It has announced the final coupled cavity linac (CCL) module is ready for shipment to the Geneva testing facility.
The CCL unit used to generate a beam capable of treating superficial tumours when integrated with all the other components.
It means the LIGHT system remains on track to produce its first proton beam capable of treating cancer in the third-quarter of next year.
"The successful manufacture, performance testing and now delivery of the CCLs are a major milestone in the technological development of the LIGHT system,” said AVO chief executive Nicolas Serandour.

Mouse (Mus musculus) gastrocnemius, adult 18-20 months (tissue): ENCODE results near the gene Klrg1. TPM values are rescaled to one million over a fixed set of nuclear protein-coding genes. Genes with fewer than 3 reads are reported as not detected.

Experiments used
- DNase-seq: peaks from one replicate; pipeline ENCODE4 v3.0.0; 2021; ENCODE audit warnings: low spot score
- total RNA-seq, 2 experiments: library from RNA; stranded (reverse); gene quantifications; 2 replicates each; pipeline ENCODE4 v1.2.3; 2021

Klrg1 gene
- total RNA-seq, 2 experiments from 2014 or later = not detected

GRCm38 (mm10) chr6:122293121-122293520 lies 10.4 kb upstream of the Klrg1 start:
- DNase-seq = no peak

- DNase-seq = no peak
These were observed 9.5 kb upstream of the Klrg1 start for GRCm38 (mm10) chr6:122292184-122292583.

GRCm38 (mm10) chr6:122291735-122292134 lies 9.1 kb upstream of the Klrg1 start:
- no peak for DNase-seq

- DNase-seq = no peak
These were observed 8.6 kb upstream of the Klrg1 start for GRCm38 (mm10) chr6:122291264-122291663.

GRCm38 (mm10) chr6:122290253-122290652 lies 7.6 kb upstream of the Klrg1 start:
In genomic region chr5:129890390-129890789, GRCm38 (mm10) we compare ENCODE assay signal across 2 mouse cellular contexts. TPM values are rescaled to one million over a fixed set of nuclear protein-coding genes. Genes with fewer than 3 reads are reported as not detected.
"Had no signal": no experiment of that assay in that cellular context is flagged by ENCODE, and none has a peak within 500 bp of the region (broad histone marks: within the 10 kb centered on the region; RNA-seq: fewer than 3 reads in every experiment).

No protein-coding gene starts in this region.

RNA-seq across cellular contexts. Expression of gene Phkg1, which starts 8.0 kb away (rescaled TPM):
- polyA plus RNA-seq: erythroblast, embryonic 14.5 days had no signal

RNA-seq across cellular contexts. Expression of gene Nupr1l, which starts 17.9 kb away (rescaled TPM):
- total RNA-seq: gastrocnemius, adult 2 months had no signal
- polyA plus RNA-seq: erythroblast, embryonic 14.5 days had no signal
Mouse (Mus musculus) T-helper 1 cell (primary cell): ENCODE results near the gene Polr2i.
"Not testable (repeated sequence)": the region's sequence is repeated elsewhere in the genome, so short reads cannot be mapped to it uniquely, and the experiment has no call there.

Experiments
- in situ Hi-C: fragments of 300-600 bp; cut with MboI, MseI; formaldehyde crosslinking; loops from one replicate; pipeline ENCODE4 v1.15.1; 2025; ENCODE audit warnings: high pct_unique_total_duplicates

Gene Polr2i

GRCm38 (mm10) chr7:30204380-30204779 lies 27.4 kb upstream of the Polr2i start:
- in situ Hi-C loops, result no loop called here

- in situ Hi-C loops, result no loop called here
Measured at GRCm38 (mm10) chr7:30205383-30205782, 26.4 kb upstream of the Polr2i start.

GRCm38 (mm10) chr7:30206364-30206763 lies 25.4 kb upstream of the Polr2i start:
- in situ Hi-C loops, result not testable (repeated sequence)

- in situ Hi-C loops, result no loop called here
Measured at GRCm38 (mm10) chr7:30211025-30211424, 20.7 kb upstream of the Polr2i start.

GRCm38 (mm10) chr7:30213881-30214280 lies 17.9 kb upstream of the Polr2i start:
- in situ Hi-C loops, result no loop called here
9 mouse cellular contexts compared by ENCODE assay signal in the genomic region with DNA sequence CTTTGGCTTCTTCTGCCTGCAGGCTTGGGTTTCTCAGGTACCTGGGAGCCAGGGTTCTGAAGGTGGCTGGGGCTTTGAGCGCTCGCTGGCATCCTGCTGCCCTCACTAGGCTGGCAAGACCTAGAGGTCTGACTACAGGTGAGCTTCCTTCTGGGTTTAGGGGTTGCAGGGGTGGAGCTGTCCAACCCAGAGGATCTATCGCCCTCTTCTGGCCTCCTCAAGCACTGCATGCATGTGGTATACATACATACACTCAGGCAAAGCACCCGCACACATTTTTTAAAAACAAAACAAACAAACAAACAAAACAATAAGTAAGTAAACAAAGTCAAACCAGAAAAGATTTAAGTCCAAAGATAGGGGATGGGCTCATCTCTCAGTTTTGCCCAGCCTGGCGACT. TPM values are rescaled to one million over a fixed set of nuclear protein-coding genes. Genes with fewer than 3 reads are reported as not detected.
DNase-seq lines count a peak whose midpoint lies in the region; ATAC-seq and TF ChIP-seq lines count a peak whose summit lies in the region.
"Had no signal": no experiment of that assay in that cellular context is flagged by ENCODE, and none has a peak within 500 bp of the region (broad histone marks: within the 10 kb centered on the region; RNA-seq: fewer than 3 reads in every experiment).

“For the first time, we will now have all of the key high-speed accelerating modules for LIGHT in place in our Geneva site and with a great deal of the manufacturing risk behind us, we can focus on the integration and commissioning of the individual components.
“This development brings the reality of the world's first linear proton accelerator in the treatment of cancer much closer."
At 1.25pm, the shares were up 5.6% at 16.62p.
---adds share price---